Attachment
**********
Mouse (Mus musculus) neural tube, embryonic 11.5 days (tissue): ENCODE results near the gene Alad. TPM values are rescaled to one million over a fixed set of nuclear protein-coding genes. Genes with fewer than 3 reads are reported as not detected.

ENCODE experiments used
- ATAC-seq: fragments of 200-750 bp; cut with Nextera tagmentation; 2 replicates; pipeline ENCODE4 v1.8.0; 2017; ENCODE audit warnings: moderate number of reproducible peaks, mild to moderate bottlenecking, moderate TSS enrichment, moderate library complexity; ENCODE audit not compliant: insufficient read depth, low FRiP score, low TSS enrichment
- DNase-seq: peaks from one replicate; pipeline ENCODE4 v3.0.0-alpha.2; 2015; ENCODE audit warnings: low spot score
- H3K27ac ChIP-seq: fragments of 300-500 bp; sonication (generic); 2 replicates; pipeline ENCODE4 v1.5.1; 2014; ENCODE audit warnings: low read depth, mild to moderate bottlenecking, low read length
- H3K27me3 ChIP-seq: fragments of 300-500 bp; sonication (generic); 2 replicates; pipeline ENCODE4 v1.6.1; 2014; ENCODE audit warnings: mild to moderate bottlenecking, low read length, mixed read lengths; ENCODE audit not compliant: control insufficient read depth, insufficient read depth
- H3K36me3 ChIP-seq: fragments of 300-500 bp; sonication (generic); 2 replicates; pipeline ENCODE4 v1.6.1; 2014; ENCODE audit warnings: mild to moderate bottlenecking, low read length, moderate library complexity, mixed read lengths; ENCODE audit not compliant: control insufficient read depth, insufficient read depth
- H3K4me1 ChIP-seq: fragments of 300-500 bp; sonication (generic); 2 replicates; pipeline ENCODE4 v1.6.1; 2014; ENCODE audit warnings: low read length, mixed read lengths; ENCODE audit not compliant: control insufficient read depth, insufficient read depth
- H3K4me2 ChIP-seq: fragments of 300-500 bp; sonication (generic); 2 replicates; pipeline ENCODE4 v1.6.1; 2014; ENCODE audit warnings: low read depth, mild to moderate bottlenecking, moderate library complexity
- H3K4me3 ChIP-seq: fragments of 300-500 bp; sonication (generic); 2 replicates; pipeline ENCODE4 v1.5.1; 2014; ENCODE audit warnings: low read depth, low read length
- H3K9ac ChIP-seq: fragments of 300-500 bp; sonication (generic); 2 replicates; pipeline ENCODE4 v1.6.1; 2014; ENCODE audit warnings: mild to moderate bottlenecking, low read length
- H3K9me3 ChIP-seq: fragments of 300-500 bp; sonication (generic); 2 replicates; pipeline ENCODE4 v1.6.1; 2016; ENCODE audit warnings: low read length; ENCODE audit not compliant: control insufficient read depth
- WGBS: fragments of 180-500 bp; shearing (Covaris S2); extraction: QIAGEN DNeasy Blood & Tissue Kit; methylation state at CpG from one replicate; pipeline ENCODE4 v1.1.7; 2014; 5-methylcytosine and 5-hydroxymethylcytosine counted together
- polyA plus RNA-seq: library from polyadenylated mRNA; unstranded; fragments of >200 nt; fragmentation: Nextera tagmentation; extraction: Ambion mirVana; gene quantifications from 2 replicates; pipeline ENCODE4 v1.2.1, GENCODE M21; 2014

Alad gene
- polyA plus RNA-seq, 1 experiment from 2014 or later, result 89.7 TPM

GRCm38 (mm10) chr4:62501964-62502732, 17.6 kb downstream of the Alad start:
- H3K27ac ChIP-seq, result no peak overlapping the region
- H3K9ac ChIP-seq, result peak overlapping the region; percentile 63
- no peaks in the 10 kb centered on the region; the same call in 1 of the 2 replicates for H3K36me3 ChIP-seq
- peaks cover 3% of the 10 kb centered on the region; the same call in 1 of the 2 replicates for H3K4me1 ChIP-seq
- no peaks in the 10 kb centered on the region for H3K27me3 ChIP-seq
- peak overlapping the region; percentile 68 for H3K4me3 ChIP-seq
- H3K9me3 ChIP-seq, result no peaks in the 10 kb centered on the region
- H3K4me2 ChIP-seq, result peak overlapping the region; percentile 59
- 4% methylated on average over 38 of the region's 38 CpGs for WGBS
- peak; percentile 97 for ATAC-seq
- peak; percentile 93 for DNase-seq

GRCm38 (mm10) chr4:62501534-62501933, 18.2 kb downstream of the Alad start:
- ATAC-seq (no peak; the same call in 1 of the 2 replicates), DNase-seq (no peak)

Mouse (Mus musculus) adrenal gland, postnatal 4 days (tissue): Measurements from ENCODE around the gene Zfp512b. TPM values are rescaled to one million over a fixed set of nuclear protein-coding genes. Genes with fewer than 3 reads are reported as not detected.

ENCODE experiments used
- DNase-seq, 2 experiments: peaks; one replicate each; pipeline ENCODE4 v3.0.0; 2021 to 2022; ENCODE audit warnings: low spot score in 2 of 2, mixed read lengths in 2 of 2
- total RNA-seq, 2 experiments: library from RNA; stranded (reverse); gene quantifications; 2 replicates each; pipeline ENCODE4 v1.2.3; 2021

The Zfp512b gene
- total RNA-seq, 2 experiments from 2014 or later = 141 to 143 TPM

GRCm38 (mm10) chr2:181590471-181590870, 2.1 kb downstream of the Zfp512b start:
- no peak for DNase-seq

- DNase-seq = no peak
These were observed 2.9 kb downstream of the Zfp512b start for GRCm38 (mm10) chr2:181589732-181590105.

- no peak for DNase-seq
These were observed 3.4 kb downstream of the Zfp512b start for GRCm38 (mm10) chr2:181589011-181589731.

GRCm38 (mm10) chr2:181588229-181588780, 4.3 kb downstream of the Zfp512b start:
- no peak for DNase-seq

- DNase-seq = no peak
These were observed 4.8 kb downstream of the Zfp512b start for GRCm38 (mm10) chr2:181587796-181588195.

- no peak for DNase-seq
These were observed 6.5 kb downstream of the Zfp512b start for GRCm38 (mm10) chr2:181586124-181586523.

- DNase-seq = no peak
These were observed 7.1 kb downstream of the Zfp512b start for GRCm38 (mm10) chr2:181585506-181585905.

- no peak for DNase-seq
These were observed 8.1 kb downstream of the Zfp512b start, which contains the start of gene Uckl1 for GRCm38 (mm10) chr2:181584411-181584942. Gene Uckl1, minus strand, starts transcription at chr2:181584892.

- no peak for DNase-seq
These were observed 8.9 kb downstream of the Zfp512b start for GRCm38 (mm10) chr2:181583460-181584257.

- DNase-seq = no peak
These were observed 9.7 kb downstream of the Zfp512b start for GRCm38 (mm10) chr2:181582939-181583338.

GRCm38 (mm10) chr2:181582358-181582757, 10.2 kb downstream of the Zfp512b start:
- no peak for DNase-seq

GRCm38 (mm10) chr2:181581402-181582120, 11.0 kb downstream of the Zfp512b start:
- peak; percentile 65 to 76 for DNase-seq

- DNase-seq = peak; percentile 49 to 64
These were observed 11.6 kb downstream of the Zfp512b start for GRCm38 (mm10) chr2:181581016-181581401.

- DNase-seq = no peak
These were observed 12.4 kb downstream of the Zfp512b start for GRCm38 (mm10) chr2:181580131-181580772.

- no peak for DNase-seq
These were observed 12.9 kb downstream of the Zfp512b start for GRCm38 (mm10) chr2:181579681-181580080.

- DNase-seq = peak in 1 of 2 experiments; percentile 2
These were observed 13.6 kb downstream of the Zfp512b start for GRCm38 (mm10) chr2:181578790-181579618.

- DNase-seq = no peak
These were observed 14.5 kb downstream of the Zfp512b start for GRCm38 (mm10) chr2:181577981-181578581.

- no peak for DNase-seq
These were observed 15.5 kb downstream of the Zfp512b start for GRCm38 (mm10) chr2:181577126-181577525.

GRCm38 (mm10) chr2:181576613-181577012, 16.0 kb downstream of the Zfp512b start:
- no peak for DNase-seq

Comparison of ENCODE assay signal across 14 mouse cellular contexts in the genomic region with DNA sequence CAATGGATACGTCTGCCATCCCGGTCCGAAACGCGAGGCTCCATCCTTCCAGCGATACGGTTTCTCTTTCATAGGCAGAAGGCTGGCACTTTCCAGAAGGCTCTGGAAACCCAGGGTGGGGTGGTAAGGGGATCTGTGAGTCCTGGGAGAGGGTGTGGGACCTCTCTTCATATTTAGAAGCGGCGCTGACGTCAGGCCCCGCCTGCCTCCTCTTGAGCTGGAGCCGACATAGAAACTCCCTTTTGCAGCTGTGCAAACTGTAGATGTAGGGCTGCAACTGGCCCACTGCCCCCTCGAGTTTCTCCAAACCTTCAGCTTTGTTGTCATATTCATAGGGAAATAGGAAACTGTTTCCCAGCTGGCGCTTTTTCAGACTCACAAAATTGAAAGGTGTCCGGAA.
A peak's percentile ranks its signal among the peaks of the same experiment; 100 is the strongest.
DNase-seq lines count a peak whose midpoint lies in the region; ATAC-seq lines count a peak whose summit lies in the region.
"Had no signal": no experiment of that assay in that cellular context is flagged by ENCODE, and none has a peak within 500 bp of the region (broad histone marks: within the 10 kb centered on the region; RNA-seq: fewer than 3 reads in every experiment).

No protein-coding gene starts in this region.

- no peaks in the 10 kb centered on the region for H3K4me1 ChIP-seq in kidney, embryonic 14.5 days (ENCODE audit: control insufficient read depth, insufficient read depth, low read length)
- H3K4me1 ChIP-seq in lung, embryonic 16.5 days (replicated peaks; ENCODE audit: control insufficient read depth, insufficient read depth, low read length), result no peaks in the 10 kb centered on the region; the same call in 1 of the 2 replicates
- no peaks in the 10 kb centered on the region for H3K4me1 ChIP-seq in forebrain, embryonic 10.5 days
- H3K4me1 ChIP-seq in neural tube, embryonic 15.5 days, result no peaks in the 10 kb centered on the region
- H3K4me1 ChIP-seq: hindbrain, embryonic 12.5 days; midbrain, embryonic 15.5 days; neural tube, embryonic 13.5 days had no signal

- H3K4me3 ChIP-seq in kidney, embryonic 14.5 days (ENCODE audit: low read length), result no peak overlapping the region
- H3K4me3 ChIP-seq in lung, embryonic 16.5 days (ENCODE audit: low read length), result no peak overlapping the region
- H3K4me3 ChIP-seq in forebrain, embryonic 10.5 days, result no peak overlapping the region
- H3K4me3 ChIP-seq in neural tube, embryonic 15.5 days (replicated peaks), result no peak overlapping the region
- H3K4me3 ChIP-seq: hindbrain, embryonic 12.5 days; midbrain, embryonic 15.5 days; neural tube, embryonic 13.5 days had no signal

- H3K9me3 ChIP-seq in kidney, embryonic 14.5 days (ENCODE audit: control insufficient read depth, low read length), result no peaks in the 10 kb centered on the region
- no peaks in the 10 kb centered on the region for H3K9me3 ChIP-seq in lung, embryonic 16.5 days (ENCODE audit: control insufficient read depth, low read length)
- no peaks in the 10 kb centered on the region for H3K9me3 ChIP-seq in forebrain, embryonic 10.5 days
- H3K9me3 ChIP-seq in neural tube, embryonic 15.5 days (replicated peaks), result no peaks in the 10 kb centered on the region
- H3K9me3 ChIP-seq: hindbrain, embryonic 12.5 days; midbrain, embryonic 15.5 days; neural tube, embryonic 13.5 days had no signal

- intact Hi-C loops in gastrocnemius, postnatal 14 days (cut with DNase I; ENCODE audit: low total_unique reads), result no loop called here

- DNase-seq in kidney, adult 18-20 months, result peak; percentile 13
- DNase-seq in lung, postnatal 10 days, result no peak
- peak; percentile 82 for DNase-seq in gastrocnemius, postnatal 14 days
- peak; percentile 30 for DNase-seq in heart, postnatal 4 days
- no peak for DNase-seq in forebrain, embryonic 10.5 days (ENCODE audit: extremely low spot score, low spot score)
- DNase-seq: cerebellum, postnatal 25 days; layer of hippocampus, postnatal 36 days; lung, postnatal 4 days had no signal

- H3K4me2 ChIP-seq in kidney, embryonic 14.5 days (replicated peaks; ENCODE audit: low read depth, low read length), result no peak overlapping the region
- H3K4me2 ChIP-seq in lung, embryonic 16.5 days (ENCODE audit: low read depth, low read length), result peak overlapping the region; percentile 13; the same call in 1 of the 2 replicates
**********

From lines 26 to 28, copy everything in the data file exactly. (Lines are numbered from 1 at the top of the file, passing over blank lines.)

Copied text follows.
- 4% methylated on average over 38 of the region's 38 CpGs for WGBS
- peak; percentile 97 for ATAC-seq
- peak; percentile 93 for DNase-seq